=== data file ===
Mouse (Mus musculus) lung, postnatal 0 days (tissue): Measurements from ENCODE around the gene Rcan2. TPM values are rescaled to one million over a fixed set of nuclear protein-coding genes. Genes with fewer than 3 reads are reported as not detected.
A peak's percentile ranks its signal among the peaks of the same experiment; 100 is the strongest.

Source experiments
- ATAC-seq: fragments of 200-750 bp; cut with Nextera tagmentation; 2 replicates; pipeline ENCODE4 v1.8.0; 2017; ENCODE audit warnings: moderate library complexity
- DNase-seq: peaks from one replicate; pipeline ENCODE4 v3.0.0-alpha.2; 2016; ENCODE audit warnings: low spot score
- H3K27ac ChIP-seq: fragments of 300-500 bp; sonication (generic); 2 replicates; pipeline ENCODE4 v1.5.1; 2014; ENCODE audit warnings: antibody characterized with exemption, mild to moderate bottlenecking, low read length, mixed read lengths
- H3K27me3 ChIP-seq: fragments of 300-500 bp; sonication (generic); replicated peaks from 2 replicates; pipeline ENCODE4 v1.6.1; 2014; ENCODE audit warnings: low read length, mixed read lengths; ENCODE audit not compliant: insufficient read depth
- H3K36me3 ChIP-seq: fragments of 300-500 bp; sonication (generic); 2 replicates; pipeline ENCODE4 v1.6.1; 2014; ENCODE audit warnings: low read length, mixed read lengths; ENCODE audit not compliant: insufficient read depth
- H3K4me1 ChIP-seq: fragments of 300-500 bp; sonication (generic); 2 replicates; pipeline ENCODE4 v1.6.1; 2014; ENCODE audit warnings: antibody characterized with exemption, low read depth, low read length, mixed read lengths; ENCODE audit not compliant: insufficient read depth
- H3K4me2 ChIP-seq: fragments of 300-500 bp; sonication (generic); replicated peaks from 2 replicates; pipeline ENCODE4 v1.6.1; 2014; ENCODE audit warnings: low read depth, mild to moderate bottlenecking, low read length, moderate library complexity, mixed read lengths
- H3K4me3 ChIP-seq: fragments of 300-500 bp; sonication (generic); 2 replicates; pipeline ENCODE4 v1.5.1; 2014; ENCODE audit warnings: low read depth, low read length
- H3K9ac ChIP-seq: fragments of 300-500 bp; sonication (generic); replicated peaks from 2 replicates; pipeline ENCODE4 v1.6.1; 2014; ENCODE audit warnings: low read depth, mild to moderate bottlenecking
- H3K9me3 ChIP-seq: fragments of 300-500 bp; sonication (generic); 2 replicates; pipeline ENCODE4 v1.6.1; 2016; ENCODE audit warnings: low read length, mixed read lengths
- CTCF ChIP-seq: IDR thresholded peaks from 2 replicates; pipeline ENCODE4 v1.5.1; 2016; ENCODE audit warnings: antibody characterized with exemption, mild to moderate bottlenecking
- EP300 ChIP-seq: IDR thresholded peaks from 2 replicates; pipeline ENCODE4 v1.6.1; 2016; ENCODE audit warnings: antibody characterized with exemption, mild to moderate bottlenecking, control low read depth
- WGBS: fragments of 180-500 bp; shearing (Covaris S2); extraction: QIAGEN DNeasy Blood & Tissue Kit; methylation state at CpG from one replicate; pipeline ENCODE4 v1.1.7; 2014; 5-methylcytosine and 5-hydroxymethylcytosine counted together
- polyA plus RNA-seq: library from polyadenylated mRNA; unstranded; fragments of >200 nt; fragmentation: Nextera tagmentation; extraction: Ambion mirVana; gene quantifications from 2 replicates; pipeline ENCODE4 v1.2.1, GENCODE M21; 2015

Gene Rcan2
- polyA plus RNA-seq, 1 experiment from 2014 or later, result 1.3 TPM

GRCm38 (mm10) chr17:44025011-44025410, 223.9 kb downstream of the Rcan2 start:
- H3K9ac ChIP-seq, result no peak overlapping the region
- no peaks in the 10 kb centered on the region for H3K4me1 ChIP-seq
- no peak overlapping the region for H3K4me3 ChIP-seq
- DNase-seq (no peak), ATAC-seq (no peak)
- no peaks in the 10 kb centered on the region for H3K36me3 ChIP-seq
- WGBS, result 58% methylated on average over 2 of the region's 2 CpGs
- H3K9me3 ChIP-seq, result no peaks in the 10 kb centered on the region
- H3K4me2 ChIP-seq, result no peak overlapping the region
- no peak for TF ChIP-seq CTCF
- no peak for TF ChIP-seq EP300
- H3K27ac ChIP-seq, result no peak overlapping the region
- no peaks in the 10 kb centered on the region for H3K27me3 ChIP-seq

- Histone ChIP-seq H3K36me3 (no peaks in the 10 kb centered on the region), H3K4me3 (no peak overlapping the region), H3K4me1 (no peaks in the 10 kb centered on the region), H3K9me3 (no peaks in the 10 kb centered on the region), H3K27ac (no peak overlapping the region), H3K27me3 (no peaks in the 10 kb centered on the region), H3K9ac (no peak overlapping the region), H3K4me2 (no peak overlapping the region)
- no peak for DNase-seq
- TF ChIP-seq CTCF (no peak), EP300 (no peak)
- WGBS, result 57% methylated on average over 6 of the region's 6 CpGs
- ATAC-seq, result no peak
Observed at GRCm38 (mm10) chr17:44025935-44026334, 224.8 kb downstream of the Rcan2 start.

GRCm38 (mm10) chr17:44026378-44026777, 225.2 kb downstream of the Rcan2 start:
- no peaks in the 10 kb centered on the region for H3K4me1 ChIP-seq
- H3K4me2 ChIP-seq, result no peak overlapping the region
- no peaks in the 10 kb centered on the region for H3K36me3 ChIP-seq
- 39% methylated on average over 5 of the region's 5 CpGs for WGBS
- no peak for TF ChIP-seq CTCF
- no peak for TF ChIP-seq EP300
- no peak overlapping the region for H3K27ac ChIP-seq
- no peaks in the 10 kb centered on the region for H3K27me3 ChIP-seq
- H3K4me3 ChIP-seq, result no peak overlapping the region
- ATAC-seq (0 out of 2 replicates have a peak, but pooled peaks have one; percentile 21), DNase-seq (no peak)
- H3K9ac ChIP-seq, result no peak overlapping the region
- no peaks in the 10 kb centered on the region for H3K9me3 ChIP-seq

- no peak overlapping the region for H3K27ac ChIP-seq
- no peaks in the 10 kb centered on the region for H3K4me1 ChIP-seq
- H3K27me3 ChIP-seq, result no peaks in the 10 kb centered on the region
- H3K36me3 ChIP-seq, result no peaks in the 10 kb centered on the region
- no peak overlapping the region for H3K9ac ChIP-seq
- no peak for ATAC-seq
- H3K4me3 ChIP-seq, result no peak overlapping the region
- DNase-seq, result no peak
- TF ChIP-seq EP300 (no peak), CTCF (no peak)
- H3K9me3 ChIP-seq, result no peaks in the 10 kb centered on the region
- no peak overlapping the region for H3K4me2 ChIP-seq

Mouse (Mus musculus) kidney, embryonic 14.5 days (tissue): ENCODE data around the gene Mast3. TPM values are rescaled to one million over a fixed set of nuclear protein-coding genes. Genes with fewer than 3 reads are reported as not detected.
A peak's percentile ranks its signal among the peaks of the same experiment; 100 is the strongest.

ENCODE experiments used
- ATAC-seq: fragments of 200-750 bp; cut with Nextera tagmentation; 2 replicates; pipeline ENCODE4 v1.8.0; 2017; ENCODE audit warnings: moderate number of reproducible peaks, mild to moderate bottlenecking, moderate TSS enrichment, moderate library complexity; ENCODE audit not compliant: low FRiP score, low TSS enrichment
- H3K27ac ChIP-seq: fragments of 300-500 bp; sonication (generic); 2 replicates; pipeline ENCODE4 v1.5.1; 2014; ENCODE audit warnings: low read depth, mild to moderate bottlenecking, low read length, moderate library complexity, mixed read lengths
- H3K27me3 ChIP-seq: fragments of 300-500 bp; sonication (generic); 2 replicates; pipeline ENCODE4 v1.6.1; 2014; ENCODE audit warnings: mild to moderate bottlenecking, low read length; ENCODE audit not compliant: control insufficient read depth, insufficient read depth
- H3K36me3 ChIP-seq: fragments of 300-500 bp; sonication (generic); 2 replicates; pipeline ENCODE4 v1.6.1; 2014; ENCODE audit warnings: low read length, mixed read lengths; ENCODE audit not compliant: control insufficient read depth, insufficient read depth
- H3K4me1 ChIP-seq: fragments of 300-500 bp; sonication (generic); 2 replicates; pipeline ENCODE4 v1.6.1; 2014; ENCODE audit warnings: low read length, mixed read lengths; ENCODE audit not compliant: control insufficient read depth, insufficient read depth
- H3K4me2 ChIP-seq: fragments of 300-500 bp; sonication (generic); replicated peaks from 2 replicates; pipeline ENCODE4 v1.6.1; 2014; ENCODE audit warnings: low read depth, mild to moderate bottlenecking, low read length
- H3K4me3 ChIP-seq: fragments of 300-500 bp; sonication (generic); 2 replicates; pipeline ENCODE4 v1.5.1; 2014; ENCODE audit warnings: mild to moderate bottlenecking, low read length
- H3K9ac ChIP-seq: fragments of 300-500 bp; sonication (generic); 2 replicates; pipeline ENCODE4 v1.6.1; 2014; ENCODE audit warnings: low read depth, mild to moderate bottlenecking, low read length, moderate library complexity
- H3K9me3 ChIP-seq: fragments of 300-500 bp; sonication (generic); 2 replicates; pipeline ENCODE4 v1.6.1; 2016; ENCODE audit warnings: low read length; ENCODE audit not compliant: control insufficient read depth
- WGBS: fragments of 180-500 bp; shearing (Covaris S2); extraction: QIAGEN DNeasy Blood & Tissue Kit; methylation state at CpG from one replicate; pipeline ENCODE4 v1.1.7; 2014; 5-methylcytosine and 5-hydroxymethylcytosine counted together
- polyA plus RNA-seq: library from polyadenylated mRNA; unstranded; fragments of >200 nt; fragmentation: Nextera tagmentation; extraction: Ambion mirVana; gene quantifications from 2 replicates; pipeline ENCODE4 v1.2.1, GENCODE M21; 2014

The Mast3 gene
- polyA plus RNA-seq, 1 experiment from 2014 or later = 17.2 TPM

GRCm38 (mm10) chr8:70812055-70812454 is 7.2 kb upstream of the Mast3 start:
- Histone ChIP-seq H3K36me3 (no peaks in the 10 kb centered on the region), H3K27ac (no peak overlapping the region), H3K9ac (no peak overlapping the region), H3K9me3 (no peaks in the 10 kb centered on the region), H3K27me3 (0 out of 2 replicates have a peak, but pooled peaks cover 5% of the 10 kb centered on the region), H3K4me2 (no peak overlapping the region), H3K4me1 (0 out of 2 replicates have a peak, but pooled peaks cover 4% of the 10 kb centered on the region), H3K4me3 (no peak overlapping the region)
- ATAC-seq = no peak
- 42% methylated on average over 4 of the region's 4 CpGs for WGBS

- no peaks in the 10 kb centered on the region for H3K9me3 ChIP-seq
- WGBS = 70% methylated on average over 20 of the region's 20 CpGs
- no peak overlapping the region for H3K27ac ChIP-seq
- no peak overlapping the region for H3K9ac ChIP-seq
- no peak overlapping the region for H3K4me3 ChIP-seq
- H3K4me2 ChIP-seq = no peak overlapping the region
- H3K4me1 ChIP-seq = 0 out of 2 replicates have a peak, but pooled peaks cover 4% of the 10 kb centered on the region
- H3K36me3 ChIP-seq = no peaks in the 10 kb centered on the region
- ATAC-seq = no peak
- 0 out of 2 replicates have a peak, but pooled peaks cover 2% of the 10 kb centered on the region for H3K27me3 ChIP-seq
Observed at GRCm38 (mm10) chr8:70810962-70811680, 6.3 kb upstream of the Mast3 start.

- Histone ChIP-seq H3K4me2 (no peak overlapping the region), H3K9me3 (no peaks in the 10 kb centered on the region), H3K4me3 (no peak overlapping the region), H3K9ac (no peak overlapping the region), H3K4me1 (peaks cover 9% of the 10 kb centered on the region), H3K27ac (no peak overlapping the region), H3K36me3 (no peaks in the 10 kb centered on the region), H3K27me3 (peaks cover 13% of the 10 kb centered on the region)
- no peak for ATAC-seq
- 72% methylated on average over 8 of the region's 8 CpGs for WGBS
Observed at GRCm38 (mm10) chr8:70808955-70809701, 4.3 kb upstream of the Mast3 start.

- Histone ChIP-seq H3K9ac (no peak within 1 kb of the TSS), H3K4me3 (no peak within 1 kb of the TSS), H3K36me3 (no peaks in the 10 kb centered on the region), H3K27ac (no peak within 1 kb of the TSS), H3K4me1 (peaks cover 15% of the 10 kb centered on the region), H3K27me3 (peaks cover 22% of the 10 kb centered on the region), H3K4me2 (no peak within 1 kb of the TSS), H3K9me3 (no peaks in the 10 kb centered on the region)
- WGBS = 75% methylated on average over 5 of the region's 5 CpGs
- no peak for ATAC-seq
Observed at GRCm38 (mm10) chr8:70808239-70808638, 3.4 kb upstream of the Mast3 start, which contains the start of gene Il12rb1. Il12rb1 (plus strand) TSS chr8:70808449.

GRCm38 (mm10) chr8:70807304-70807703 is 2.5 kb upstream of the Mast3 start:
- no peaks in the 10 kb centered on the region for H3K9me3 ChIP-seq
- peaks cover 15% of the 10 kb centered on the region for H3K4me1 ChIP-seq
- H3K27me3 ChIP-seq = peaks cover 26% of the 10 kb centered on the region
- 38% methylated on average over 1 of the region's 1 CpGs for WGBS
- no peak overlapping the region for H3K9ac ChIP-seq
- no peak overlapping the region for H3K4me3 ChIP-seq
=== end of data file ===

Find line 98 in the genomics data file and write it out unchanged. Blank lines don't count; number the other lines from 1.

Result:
- Histone ChIP-seq H3K9ac (no peak within 1 kb of the TSS), H3K4me3 (no peak within 1 kb of the TSS), H3K36me3 (no peaks in the 10 kb centered on the region), H3K27ac (no peak within 1 kb of the TSS), H3K4me1 (peaks cover 15% of the 10 kb centered on the region), H3K27me3 (peaks cover 22% of the 10 kb centered on the region), H3K4me2 (no peak within 1 kb of the TSS), H3K9me3 (no peaks in the 10 kb centered on the region)